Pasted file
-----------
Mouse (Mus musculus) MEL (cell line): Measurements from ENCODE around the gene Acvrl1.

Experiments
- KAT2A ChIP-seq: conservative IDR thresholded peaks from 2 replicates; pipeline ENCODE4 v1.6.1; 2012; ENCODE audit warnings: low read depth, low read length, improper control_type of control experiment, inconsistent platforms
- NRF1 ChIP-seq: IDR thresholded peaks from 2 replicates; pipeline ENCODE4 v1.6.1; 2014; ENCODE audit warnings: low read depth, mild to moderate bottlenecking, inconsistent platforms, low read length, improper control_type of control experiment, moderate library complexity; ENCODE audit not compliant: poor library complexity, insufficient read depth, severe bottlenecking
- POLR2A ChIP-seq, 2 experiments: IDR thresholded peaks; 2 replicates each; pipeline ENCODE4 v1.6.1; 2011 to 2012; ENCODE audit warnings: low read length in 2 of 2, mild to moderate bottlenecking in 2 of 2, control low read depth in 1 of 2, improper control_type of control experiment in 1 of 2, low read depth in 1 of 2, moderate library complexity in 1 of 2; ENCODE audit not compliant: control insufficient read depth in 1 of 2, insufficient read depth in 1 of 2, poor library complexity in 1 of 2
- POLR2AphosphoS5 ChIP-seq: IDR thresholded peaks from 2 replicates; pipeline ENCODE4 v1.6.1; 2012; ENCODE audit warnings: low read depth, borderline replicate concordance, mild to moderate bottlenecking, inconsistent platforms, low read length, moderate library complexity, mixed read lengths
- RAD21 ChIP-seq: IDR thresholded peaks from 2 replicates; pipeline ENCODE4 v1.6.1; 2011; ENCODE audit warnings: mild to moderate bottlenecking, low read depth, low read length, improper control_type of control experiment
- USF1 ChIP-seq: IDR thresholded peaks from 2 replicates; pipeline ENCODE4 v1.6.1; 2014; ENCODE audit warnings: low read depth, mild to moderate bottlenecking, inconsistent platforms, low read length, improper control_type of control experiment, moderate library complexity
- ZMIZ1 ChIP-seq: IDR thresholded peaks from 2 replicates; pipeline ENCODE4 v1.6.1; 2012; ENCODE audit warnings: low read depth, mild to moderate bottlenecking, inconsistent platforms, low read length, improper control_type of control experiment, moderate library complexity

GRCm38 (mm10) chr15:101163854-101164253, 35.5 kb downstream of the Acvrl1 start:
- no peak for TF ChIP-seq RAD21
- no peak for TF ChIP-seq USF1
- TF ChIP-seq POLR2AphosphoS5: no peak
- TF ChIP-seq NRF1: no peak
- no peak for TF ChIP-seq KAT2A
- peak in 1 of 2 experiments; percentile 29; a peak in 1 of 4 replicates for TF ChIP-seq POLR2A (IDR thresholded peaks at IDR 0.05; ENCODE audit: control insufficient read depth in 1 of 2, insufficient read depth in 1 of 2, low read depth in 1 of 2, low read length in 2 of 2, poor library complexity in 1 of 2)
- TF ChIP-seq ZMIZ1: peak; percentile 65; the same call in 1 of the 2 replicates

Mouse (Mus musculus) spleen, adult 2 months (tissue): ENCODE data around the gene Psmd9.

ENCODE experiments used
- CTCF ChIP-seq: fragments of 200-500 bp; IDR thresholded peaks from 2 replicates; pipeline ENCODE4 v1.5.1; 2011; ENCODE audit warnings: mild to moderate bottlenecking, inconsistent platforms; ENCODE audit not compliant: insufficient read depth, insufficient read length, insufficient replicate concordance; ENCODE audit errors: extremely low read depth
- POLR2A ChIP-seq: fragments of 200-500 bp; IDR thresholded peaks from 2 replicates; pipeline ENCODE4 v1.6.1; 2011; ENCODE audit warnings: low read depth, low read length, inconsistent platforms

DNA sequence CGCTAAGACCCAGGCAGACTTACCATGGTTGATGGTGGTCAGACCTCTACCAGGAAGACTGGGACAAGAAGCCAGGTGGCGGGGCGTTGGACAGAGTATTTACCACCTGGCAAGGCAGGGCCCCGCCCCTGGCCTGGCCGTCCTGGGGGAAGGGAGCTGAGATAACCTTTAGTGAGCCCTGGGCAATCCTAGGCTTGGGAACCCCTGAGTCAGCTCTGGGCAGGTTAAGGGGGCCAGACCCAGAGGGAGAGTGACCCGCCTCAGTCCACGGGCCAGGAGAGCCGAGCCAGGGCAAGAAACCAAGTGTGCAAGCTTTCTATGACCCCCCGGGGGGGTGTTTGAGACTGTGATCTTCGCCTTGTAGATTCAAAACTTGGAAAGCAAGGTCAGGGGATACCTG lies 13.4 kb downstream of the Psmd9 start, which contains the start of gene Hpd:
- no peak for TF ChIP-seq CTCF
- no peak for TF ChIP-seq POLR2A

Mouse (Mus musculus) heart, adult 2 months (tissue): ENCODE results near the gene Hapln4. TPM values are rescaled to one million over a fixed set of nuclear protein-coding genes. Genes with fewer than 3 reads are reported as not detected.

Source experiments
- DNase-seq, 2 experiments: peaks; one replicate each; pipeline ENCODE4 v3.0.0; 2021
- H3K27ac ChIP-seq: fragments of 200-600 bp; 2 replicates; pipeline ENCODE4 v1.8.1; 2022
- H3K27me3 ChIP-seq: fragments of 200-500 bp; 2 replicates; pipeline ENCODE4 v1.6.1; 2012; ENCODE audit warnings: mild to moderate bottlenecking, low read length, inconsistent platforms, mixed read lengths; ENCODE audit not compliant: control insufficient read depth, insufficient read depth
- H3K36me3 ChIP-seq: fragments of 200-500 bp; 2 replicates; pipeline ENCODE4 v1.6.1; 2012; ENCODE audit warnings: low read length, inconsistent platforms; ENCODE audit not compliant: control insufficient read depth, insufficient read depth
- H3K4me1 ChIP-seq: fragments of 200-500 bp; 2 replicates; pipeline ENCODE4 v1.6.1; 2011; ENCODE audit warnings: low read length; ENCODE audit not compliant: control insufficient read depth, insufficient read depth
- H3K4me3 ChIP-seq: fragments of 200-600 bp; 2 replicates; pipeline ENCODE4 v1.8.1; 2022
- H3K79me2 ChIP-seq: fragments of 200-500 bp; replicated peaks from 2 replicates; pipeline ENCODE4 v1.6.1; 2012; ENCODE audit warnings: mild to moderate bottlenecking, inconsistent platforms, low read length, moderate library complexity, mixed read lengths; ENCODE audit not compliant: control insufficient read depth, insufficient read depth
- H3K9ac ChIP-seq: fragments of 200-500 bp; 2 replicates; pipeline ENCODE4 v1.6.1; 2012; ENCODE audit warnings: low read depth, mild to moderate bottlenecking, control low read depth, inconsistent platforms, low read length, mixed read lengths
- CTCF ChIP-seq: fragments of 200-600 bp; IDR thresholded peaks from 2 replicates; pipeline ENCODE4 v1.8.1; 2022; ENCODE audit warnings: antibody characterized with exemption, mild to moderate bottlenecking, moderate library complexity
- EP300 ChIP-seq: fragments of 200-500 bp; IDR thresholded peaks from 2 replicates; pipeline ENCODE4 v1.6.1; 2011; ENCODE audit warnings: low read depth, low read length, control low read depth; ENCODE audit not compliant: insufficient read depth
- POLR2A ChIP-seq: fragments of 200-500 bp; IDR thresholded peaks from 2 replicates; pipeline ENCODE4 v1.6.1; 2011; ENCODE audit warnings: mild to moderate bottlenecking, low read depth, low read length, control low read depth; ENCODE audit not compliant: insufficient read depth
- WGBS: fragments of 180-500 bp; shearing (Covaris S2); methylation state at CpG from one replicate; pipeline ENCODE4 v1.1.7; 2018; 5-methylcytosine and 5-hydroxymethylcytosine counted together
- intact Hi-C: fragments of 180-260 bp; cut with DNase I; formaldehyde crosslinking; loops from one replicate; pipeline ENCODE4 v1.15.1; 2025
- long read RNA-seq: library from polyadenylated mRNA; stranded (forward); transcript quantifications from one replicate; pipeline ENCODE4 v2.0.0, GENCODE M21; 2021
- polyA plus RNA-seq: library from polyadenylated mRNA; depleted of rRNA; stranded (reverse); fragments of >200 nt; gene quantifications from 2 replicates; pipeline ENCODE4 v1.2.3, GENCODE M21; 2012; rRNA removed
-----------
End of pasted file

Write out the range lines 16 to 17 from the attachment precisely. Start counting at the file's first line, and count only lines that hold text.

- peak in 1 of 2 experiments; percentile 29; a peak in 1 of 4 replicates for TF ChIP-seq POLR2A (IDR thresholded peaks at IDR 0.05; ENCODE audit: control insufficient read depth in 1 of 2, insufficient read depth in 1 of 2, low read depth in 1 of 2, low read length in 2 of 2, poor library complexity in 1 of 2)
- TF ChIP-seq ZMIZ1: peak; percentile 65; the same call in 1 of the 2 replicates